You should track relevant information to segment your audience. Segment according to geographic location, device type, amount of money spent, pages visited, time since the last visit, and much more.

Personalization isn’t a temporary trend in digital marketing, it’s here to stay. So, you should make use of it with your web browser push campaigns!

3. Create push notifications based on browser/device type

Ensuring that your push message looks presentable is just as vital as what your message actually says. If you are not careful, your title or body content may get cut off as a result of the browser or device your audience is using. Thankfully, this is not something that’s out of your control.

Consider segmenting your audience based on their browser or device type. Slight tweaks to your push message can ensure that it looks good across all browsers and screens. Also, we recommend placing the most crucial part towards the beginning of your message to ensure it doesn’t get cut off.

You should also send test notifications to make sure it looks exactly how you want it to.

4. Be smart with copywriting

Users don’t want to waste their precious time on vague-sounding push notifications. Below are a few things to keep in mind while you create push notifications.

  • Simple and action-oriented copy. Be assertive while creating copy for web push notifications. Use simple language to be clear with what you want to say to your audiences. Also, make sure that the copy is action-oriented and it tells users clearly to perform actions such as “Check out these items” or “Read this article.” Web browser push notifications often have a character limit of 64 characters for the title and 120 characters for the description. Nevertheless, refrain from maxing out on characters by using clever language.

  • Add “scarcity” and “urgency.” Using these could compel users to act on the push notifications. This works as “Prospect theory,” which says people make decisions based on a potential value of “losses” or “gains” they’ll get out of a given situation.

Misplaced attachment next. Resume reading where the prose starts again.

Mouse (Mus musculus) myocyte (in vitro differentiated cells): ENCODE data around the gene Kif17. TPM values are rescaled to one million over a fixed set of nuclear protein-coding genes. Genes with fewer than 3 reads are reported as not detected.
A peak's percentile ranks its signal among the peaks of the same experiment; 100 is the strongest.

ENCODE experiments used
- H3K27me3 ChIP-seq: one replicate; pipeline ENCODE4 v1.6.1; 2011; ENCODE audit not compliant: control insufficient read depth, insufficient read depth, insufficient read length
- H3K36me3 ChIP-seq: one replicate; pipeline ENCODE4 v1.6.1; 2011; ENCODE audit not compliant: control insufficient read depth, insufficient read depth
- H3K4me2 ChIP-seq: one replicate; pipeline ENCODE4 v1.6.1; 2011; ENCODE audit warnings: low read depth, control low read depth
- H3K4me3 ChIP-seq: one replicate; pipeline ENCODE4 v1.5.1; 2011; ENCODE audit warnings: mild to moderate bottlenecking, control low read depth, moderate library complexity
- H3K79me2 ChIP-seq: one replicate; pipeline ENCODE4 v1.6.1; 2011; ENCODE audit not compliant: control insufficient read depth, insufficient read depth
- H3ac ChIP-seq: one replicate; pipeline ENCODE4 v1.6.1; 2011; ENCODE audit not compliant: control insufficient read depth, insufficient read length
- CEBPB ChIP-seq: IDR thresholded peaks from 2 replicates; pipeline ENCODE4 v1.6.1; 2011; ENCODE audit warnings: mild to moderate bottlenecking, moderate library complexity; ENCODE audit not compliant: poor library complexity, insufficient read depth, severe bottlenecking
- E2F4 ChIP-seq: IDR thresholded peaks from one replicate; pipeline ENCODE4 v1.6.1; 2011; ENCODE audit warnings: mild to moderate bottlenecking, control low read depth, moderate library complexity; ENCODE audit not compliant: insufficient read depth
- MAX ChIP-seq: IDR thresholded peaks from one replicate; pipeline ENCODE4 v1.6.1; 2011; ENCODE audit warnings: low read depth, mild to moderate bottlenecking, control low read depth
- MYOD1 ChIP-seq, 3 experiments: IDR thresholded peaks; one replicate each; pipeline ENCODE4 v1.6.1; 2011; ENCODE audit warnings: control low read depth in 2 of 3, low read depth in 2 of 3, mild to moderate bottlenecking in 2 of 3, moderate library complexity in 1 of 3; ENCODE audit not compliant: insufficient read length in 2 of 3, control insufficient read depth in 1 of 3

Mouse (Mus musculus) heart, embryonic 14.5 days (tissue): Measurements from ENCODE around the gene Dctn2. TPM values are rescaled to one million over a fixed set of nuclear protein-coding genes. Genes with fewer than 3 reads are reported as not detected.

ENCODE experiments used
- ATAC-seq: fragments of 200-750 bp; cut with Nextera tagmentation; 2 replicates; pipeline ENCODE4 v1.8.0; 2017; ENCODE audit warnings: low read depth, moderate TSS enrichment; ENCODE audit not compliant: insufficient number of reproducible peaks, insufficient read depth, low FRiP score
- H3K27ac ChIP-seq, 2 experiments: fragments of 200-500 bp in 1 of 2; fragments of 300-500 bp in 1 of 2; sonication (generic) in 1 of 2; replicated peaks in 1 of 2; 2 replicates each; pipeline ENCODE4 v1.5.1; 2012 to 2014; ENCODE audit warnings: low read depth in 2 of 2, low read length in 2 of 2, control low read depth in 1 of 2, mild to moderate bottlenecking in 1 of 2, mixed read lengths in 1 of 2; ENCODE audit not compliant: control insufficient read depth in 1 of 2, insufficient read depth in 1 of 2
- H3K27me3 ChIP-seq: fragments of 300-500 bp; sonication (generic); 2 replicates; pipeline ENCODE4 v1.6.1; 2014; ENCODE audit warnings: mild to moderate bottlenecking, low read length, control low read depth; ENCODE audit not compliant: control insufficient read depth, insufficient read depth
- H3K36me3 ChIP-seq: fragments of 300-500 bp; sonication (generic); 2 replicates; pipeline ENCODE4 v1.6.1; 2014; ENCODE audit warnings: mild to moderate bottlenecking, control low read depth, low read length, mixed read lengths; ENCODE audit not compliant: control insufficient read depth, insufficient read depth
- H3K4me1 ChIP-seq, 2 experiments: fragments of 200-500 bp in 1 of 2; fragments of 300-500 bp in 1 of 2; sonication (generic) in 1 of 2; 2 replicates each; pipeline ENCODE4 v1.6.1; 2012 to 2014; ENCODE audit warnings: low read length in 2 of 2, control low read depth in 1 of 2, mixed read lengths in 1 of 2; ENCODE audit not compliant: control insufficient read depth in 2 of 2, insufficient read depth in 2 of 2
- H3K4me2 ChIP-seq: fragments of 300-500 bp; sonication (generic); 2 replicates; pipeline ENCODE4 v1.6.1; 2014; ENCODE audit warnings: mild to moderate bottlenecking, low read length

• Use social proof. Social proof can actually compound users’ decisions to act on a push notification in your favor. Use some phrases like “100 people have already bought this product” or “1000s of readers have already signed up” and such.

5. Incorporate CTAs

One of the greatest ways to measure the performance of your web browser push notification is by viewing your click-through rate (CTR). And one way to boost your CTR is by incorporating CTA buttons.

CTAs help in just about any marketing channel, and that includes web browser push. Giving your user a specific goal to complete, together with an easy way to do it, is an excellent tactic to boost your overall web push effectiveness.

For example, if you’re running an E-commerce store, you might include a CTA button that says “Add to Cart” or “Check out Now.” If you are running a blog, a “Read More” button can motivate your subscribers to click. This gives them a clear path and can really work wonders at improving your CTR.

6. Optimize by user timezone

It may be 8 in the morning your time, but that’s likely not the case for all of your subscribers. To ensure your web browser push notifications arrive when you intend for them to, you need to optimize by user timezone.

Push messages that arrive at the wrong time not only feel out of place, but they also are incredibly annoying. People will find it irritating if they receive push notifications at an inconvenient time, such as early in the morning or late at night. They can easily unsubscribe from your notifications, and of course, you don’t want that!

You can avoid any mistakes of this nature by optimizing by user timezone. As a trustworthy push notification platform, AVADA Commerce lets you send the campaign immediately, or schedule to send later. You can select a specific date and time to send your push notification campaign, based on your user’s timezone.

User’s timezone is based on their country and city locations. In case it falls to send, the message will be back to use the store timezone.